Year Of The Lawyer
Town & Country|December 2018 / January 2019
Year Of The Lawyer

Meet the NEW LEADS in our national drama. They defend, they prosecute, they even commentate. And they are way too big to be contained in a courtroom.

James Atlas
Is everyone a lawyer now? Whenever I turn on my TV these days—that is to say, when I turn it on at seven in the morning and turn it off at around midnight—I see Lanny Davis, Bill Clinton’s (and now Michael Cohen’s) lawyer, or Alan Dershowitz (famous for getting Claus von Bülow and O.J. Simpson off of murder charges), or that guy in Minneapolis, Richard Painter, who was George W. Bush’s ethics lawyer. They’re the new celebrities. When Jeffrey Toobin, a staff writer at the New Yorker and CNN’s senior legal correspondent, walks onstage to interview Sally Yates at the New Yorker Festival, people cheer as if he’s Bradley Cooper.

There is also a rascals’ row of permanent fixtures installed around the networks’ fiberglass tables. Their offices are ransacked by the FBI (Michael Cohen); they’re accused of intimidation (Marc Kasowitz); they’re even described as having used the same tactics as thugs. (I refer to the mythic David Boies, who signed a contract with an outfit of Israeli undercover operatives called Black Cube to dig up dirt on accusers of Harvey Weinstein.) They’re in so deep they need lawyers of their own.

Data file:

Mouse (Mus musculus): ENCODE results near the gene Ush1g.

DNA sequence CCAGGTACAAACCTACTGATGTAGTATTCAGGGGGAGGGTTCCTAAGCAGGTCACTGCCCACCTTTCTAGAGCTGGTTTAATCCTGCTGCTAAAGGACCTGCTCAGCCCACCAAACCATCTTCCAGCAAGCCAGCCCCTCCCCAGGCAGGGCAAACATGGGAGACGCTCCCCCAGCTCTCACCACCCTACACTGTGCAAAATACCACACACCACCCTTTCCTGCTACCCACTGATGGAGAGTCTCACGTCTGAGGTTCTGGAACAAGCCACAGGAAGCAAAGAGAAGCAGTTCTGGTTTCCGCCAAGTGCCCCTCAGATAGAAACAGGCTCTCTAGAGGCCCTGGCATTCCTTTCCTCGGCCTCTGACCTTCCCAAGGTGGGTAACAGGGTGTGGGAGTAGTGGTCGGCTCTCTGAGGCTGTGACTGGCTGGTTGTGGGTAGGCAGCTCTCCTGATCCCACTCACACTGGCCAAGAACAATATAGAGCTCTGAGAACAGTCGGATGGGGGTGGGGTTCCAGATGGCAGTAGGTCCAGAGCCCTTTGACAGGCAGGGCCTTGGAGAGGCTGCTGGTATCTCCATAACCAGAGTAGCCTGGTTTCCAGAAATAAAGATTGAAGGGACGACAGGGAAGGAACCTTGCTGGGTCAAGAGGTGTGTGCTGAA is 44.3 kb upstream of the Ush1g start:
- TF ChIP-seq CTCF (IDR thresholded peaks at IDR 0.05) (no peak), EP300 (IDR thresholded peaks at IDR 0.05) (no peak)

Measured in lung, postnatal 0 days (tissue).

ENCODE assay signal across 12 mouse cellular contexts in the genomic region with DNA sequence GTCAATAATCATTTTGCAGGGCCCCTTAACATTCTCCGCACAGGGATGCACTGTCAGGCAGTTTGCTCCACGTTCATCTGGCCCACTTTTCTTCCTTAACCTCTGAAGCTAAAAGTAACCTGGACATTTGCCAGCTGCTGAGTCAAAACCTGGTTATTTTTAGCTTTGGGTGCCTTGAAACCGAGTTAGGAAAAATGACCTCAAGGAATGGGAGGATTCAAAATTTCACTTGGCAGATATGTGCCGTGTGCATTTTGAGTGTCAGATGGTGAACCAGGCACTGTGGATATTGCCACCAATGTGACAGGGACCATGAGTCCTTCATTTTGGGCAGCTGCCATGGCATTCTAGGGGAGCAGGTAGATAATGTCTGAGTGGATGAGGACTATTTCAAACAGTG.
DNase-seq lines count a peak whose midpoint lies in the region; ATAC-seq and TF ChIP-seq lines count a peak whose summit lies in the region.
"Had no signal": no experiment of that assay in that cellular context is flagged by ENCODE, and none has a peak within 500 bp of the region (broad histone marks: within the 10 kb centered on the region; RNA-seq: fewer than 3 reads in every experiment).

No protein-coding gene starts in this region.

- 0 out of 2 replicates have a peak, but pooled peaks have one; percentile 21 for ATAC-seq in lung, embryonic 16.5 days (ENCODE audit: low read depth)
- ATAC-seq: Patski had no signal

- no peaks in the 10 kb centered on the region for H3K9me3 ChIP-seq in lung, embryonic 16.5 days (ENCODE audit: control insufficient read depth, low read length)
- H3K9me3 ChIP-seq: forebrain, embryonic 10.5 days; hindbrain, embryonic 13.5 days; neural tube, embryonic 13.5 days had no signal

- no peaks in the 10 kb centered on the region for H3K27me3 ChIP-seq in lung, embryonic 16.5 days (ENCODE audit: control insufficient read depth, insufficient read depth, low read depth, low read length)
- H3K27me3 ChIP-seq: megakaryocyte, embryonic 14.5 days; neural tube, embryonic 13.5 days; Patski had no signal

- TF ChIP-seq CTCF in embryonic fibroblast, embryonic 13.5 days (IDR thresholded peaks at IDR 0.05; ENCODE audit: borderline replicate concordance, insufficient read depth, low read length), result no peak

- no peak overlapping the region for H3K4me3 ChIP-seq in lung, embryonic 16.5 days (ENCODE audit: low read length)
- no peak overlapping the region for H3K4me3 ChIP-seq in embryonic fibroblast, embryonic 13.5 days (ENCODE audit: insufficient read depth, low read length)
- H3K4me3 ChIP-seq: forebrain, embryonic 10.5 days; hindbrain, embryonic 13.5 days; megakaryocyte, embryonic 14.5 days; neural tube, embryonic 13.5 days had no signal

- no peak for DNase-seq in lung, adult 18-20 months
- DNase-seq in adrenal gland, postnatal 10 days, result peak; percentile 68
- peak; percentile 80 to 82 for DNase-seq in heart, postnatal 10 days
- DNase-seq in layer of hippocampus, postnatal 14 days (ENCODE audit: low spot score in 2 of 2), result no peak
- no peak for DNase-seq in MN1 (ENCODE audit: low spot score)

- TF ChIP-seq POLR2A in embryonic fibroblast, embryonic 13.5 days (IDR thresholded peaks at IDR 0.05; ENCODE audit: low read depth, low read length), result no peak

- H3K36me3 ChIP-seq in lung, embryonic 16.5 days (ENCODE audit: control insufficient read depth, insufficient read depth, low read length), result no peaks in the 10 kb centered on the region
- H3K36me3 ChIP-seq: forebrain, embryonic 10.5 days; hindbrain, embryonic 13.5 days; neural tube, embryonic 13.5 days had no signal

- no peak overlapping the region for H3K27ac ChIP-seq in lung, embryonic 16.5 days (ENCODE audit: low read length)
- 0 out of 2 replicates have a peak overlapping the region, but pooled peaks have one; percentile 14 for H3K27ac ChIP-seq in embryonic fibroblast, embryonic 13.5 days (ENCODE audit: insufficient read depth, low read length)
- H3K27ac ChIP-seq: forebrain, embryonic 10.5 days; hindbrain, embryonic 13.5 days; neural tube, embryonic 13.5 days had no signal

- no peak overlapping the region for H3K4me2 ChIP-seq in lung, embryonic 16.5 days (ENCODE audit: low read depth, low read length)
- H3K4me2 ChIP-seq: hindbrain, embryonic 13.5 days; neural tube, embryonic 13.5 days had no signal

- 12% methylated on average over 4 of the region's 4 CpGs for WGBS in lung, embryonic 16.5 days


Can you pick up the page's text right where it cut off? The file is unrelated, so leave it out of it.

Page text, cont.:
Do you believe the way they talk? Kasowitz, for a short period one of Trump’s lawyers, replied to a harsh e-mail with a barrage of profanity: “Watch your back, bitch” and “Call me…you piece of shit.” And here is Cohen in 2015, when he was special counsel to the Trump Organization, talking to a reporter from the Daily Beast who displeased him: “I’m warning you, tread very fucking lightly, because what I’m going to do to you is going to be fucking disgusting. You understand me?” All too well.

The once obvious distinction between white-shoe-firm lawyer and ambulance chaser is no longer so clear. Today’s real life lawyers make Bob Odenkirk’s moth-eaten character on Better Call Saul seem like a model of decorum (and, when he’s up to it, sartorial elegance). But it’s not just the New Crassness talking. The increased ease of communication has also put a dent in civility. “The growth of megafirms makes practice more impersonal,” notes the celebrated novelist and fearless lawyer Scott Turow, who in his days as a prosecutor in Chicago sent numerous crooked politicians “down the river,” as they say there. “When you dealt only with lawyers from your city, you could be sure you’d see them again and didn’t want anyone carrying grudges. Now, if somebody shows up from Atlanta for a motion call, they have less vested interest in not making enemies.” The sense of community has been lost, and with it a sense that there were rules. Everyone wants to talk at once, and they don’t care how they sound.

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December 2018 / January 2019